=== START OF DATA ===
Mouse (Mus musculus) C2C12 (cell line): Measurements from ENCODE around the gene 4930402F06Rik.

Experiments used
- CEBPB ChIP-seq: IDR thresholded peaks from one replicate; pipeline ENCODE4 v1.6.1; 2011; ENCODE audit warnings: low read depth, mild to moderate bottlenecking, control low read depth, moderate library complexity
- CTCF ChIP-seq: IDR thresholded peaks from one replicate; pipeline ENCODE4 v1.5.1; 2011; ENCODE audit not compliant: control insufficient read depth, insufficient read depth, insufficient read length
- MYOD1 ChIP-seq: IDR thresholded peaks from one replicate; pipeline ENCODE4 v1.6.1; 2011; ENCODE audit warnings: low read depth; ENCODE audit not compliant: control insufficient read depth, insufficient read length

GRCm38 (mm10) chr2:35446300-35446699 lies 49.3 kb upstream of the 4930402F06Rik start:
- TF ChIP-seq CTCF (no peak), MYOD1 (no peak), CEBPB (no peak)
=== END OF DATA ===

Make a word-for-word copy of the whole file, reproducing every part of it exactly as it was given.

Mouse (Mus musculus) C2C12 (cell line): Measurements from ENCODE around the gene 4930402F06Rik.

Experiments used
- CEBPB ChIP-seq: IDR thresholded peaks from one replicate; pipeline ENCODE4 v1.6.1; 2011; ENCODE audit warnings: low read depth, mild to moderate bottlenecking, control low read depth, moderate library complexity
- CTCF ChIP-seq: IDR thresholded peaks from one replicate; pipeline ENCODE4 v1.5.1; 2011; ENCODE audit not compliant: control insufficient read depth, insufficient read depth, insufficient read length
- MYOD1 ChIP-seq: IDR thresholded peaks from one replicate; pipeline ENCODE4 v1.6.1; 2011; ENCODE audit warnings: low read depth; ENCODE audit not compliant: control insufficient read depth, insufficient read length

GRCm38 (mm10) chr2:35446300-35446699 lies 49.3 kb upstream of the 4930402F06Rik start:
- TF ChIP-seq CTCF (no peak), MYOD1 (no peak), CEBPB (no peak)